The farm-gate prices of onions had just crossed the Sh100-a-kilo mark when John Wambugu met Archangel Barachiel, the Angel of Good Fortune.
On Facebook, a man was selling a piece of land right in the heart of one of the most productive areas famous for growing onions in the country.
Half an acre was going for half a million. It sounded like a bargain. Wambugu whipped out his calculator and punched in numbers. Then he made a call he regrets to this day.
“Within three days, I had bought the land and was ready to start farming,” he says. It was a huge miscalculation.
The piece of land in Gitegi, Kieni West, Nyeri County, was virgin. He cleared the vegetation and, in the relatively dry season, planted onions.
Rain was irregular but he did not mind irrigation. The return he expected at the end of the season was such a huge motivation that he did not give the idea of potential loss any thought.
Towards the end of the season, he was still in for a big harvest. Then one day, while he was in Eldoret, a call came.
“I was told that it had rained heavily and my onions had been swept away. Just as I was readying for the market, floods decided to help me harvest,” he giggles. “I do not know to what market my produce was taken.”
Wambugu travelled to Nyeri the next day and was devastated at what he saw when he got to his farm. The valley inside which he had bought the land was a river course. All the onions were gone, as had the topsoil. This, he learned, happens whenever heavy rains fall.
“It turned out that the man who sold to me was disposing of the land after realising he could not do anything economically viable on it,” Wambugu says.
His money was gone, his onions had vanished and his dreams of making a fortune out of onion farming had evaporated. That was when he realised he had fallen prey to a broker. Half an acre in the area was going for slightly under Sh400,000, yet he had parted with Sh500,000.
Wambugu’s is not an isolated case. Potential landowners have been tricked into buying land in dry areas or economically unviable places.
Such parcels are sold in the rainy season when vegetation is lush. When the sun sets in, all hell breaks loose for them. This is common in Laikipia.
In other regions, buyers have acquired land in what turns into reservoirs, or swamps when it rains.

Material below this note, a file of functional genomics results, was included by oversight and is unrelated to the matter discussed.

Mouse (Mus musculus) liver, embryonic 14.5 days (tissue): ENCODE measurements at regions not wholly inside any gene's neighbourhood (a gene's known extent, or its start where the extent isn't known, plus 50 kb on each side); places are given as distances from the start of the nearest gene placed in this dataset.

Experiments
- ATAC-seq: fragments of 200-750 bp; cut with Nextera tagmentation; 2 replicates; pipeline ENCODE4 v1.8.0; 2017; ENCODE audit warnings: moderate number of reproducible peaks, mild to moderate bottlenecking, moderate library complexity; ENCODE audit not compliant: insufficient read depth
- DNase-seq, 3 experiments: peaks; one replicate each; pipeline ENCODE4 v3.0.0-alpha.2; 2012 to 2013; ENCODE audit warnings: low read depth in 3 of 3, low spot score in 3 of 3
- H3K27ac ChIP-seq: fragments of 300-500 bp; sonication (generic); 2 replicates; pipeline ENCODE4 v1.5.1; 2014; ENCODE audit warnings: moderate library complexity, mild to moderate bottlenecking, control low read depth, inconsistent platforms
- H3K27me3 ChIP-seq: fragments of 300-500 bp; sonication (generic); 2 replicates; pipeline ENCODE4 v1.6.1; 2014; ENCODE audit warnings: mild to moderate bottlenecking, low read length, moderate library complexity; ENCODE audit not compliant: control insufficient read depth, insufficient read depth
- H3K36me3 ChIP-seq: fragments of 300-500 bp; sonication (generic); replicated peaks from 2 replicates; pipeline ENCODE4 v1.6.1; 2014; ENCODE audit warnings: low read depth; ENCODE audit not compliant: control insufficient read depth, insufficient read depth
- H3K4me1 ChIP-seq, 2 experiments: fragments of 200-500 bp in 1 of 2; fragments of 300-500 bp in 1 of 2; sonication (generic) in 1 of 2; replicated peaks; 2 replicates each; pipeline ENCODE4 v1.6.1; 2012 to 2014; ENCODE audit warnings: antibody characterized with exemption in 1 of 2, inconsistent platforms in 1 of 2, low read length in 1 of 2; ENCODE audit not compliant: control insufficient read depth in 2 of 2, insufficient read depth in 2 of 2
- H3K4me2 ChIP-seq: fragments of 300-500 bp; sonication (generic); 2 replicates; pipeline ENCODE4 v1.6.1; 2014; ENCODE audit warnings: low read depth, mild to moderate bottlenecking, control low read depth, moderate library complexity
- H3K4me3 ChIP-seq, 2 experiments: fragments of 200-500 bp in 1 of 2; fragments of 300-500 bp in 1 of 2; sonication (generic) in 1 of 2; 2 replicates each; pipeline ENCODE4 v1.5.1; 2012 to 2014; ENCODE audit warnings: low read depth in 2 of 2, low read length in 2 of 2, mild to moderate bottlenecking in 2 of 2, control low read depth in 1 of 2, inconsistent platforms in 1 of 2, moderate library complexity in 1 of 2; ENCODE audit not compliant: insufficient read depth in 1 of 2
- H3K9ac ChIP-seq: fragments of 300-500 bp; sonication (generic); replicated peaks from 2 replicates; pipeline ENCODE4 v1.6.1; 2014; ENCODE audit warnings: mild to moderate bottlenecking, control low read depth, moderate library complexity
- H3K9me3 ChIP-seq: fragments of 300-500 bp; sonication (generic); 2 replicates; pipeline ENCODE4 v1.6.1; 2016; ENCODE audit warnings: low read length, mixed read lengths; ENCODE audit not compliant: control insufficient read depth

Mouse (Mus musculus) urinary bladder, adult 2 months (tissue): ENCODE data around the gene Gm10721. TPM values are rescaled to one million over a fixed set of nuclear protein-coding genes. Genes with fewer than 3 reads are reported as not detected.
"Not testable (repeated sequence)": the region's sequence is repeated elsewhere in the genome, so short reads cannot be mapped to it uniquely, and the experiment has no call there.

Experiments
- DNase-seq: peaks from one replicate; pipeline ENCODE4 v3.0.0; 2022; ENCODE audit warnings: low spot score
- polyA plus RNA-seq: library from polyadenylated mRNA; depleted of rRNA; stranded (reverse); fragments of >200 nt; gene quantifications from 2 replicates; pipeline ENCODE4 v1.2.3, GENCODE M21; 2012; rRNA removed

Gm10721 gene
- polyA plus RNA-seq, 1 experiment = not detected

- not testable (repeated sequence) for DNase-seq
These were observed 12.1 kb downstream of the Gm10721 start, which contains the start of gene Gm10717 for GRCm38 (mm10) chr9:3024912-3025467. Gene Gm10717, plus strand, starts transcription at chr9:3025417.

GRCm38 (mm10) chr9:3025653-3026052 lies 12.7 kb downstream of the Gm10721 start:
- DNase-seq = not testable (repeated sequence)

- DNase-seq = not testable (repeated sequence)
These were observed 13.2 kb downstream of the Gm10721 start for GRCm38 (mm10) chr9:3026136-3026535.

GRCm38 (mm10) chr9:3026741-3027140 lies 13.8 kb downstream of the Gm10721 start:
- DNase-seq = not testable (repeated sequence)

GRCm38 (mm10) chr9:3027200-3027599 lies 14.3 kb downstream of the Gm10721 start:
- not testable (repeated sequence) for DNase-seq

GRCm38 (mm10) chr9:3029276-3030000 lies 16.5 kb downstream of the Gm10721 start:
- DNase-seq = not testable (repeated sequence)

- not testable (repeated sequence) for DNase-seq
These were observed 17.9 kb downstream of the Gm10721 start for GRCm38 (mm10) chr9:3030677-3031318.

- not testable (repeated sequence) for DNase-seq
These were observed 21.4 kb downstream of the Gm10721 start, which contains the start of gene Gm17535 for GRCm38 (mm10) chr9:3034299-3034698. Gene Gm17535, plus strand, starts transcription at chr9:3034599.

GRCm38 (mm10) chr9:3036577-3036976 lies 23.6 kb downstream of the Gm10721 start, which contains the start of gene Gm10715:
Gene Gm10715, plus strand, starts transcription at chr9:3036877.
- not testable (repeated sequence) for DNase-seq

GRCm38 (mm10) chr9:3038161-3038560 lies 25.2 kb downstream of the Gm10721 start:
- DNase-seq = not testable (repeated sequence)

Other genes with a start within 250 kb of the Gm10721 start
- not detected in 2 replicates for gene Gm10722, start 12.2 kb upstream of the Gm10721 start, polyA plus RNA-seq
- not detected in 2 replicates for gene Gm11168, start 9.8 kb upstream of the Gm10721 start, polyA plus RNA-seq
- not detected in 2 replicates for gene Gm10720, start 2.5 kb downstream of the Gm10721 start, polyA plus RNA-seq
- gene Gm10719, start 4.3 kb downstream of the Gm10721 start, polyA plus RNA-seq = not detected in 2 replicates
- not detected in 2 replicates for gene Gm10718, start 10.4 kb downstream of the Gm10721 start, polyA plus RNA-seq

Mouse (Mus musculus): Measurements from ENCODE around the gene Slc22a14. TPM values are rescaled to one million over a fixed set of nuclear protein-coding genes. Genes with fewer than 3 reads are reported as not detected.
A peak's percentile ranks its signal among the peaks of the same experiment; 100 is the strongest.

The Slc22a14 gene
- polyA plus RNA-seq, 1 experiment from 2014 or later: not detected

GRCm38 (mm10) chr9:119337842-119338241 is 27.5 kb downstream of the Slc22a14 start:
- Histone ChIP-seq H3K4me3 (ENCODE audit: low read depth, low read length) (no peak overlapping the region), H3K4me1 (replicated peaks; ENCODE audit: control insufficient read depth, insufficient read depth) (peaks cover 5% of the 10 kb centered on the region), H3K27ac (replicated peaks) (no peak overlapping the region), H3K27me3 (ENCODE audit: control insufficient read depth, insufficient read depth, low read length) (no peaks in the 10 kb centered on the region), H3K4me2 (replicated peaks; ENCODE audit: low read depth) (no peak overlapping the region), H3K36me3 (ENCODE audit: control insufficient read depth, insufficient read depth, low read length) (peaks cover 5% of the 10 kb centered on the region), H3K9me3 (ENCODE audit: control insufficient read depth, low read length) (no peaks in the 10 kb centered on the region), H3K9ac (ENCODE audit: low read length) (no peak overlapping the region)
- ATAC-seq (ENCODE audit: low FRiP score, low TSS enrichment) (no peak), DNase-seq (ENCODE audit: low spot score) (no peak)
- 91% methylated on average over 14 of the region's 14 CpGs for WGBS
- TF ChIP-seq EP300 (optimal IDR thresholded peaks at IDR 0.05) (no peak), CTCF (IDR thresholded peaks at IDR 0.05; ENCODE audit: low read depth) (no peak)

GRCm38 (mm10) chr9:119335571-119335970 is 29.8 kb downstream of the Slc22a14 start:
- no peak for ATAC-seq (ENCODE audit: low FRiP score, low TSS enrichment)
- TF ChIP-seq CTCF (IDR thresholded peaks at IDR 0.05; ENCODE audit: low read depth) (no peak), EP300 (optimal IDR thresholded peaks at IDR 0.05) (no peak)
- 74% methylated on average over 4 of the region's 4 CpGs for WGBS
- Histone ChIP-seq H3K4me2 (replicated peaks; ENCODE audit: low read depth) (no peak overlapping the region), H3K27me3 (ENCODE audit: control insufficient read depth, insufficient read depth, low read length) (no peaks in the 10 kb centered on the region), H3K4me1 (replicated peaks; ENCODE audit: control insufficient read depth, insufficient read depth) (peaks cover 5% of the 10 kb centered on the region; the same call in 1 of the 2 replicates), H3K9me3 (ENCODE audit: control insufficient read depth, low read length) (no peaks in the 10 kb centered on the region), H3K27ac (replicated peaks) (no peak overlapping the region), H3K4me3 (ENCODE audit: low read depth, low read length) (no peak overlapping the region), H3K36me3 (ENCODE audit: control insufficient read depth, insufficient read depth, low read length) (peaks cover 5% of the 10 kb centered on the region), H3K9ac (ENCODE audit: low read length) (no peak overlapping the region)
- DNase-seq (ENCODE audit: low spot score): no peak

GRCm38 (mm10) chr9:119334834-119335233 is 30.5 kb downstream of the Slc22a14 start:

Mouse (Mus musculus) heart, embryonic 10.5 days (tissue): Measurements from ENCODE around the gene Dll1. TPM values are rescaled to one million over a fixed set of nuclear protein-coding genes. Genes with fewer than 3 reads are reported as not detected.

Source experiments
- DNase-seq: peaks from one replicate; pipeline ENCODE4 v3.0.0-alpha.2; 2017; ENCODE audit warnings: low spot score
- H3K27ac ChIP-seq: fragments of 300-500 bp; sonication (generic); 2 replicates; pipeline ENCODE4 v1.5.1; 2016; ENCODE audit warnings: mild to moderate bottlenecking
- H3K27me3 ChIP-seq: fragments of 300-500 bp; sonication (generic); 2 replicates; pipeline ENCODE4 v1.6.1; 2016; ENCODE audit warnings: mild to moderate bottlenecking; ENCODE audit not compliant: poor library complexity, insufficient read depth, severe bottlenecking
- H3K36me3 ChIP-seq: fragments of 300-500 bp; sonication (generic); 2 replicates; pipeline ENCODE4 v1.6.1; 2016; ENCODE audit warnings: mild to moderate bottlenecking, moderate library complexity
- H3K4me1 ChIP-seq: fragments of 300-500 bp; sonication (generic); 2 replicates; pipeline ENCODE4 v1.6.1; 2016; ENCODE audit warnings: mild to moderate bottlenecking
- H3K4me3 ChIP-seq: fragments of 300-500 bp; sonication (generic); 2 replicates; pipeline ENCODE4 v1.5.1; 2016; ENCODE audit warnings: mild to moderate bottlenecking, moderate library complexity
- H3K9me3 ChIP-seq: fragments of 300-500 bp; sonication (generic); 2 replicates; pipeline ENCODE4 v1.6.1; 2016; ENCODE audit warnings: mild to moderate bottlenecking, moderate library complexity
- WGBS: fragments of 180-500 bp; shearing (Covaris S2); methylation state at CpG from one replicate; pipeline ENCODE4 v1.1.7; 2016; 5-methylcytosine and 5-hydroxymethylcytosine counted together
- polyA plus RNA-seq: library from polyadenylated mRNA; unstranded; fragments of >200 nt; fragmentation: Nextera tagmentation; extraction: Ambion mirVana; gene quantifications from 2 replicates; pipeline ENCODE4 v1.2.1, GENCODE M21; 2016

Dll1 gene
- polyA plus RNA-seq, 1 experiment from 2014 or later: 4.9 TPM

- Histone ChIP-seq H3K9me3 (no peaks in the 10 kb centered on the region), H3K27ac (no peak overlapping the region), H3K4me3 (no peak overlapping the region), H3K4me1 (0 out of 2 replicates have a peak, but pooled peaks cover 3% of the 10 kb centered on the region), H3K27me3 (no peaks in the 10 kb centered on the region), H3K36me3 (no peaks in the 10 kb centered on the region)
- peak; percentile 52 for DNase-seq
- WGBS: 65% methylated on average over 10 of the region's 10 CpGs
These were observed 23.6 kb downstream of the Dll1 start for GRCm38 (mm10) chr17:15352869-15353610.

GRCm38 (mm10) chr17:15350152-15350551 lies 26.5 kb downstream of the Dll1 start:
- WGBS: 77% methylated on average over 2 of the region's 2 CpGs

Paul Syagga, a former professor of land economics at the Department of Real Estate and Construction Management of the University of Nairobi, says that while the seller should give full disclosure when selling land, it is upon the buyer to conduct due diligence.
“That is why we have the Latin phrase Caveat emptor,” Prof Syagga says. Caveat emptor roughly translates to “let the buyer beware” and is a disclaimer that places responsibility on the buyer to conduct due diligence before making a purchase.
It is the buyer, he says, who knows what he wants to use the land for. As such, every buyer should have a checklist of questions that tell them if the land will be suitable for what they need to do with it.
Full disclosure is not enough for the buyer; one needs more than details on who owns the land, its location and size, and details such as encumbrances.
An encumbrance is a claim against a property by a party that is not the owner, such as mortgages and easements. The buyer needs to know if other parties will come making claims on the land for whatever reasons.
Due diligence, including consulting with people living in an area alongside querying the seller before purchasing, will save the buyer money and frustrations.
If near a riparian area, for example, the buyer should ask around to know to what levels the water rises during the rainy season.
Such information will not be available in the records, and the buyer might be eager to leave it out so they can close the deal without much hassle.